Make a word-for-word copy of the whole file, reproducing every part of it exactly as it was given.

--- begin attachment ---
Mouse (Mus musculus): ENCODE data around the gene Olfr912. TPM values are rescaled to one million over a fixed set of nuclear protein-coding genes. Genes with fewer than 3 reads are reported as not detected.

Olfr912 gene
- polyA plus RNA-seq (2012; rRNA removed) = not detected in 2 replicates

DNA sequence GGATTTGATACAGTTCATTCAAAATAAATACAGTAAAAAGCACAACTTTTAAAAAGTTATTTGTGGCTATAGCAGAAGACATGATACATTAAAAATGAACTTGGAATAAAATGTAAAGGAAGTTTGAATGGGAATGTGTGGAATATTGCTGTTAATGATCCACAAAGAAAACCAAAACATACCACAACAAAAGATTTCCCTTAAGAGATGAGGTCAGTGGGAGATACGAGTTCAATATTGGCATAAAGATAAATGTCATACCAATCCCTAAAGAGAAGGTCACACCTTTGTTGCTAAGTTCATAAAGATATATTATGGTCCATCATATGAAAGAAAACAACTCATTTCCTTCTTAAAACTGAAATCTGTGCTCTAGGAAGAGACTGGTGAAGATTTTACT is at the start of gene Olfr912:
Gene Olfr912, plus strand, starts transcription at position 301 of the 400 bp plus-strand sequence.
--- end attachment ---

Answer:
Mouse (Mus musculus): ENCODE data around the gene Olfr912. TPM values are rescaled to one million over a fixed set of nuclear protein-coding genes. Genes with fewer than 3 reads are reported as not detected.

Olfr912 gene
- polyA plus RNA-seq (2012; rRNA removed) = not detected in 2 replicates

DNA sequence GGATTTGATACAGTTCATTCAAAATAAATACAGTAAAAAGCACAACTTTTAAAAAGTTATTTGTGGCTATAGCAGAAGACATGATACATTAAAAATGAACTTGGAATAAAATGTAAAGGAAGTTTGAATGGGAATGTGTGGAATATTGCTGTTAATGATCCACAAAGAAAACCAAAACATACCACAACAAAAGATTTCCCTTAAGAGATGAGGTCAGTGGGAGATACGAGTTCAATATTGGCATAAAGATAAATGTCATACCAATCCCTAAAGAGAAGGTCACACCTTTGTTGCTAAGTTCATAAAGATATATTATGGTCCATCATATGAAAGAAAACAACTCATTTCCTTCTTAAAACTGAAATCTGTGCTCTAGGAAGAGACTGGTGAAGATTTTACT is at the start of gene Olfr912:
Gene Olfr912, plus strand, starts transcription at position 301 of the 400 bp plus-strand sequence.